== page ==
Beta values were extracted from both ROI and exploratory analyses by defining a roughly spherical boundary around the peak voxel. Only voxels with thresholds at the t-statistic were included (maximum 39 voxels per value). In the ROI analyses, beta value boundaries were constrained by the limits of the ROI.

Results

Behavioral Findings

The recognition rate (i.e., response “I recognize the object”) of objects presented in congruent context was significantly higher (71%, SD: 14%) than the recognition of objects presented in neutral context (53%, SD: 15%). According to our stimulus validation (see the “Materials and Methods” section), this difference is essentially due to the congruity of the contexts. The t-test showed that the effect of congruity was significant (t(14) = 9.847, p < 0.001). Subjects reported being unable to recognize 16% (SD: 8%) of the objects appearing in congruent scenes and 29% (SD: 12%) of the objects appearing in neutral scenes.

fMRI

Overall activity patterns for Congruent (C > N) stimuli that were recognized are reported in Table 1. Congruent stimuli elicited activity in the PHC, particularly in the right hemisphere. The PHC showed increased activity levels in both the ROI and exploratory analyses. RSC activity was also found and was more bilaterally distributed. Several other cortical areas were active in the exploratory (Figure 2) analyses, including the inferior parietal lobe (IPL), the precuneus and the fusiform gyrus, all in the right hemisphere. The largest cluster of activity was found in the cerebellum.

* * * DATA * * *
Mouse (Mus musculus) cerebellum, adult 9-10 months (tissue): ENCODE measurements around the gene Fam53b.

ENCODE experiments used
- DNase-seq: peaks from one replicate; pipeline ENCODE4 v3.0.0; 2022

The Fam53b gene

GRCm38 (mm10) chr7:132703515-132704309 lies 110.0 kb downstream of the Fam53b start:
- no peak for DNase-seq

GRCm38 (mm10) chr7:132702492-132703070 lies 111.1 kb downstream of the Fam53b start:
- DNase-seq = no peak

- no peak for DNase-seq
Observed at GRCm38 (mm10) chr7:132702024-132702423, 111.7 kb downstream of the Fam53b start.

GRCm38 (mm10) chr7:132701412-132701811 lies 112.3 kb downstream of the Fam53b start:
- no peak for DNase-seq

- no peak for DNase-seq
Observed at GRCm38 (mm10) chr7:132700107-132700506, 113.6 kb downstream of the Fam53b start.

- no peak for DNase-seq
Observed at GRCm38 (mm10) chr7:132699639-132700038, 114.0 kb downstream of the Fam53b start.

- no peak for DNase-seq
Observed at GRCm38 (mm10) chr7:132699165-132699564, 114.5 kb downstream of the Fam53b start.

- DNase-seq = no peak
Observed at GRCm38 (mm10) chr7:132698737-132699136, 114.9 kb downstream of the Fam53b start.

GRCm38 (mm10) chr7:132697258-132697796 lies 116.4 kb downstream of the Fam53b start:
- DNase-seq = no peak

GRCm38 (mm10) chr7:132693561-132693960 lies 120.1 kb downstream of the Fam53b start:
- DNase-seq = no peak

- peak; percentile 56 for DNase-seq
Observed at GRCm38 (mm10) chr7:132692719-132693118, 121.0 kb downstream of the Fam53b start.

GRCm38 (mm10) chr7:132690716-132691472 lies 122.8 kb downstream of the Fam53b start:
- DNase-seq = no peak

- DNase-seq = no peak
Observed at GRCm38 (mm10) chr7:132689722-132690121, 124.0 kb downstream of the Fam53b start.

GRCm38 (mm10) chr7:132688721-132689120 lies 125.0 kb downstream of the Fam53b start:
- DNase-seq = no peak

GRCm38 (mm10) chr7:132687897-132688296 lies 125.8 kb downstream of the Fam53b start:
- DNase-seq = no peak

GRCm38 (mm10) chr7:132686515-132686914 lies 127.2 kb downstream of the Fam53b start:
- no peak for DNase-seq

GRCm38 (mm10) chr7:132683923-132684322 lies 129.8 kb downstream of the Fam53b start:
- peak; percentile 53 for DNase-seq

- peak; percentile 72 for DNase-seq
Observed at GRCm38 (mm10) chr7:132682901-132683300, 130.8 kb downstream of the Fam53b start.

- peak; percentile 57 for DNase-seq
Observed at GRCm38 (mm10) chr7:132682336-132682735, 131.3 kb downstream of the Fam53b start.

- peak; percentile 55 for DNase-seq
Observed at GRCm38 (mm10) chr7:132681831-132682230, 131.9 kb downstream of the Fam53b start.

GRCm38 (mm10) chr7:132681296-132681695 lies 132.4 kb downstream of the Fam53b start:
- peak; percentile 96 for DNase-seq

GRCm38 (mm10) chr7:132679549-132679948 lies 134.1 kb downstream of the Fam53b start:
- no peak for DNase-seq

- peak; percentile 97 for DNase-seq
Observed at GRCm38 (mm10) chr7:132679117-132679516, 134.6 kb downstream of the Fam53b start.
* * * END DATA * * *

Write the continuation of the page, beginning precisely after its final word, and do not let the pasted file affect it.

TABLE 1
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Table 1. Outcomes of functional magnetic resonance imaging (fMRI) contrasts for separate comparisons of context during recognition responses.

FIGURE 2
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Figure 2. Activity in the parahippocampal cortex (PHC) and retrosplenial cortex (RSC) masks for the contrast of context effect (Congruent > Neutral). Beta values for each experimental condition are extracted from an ROI including of 11 voxels centered on the peak voxel (nine in plane plus one above and below the peak). Beta values are the model parameters generated by SPM that represent the amplitude of the effect for the condition being plotted.

Discussion

The influence of scenes on the recognition of objects was examined in this study by making objects appearing in scenes that were either congruent with the object or neutral. PHC and RSC activity emerged when objects were viewed in congruent scenes; however, activity was also observed in the right parietal lobe, fusiform gyrus and cerebellar regions. These findings help specify the role of PHC and RSC regarding the object-context relationship, and indicate that different brain regions are employed when context helps to identify an object.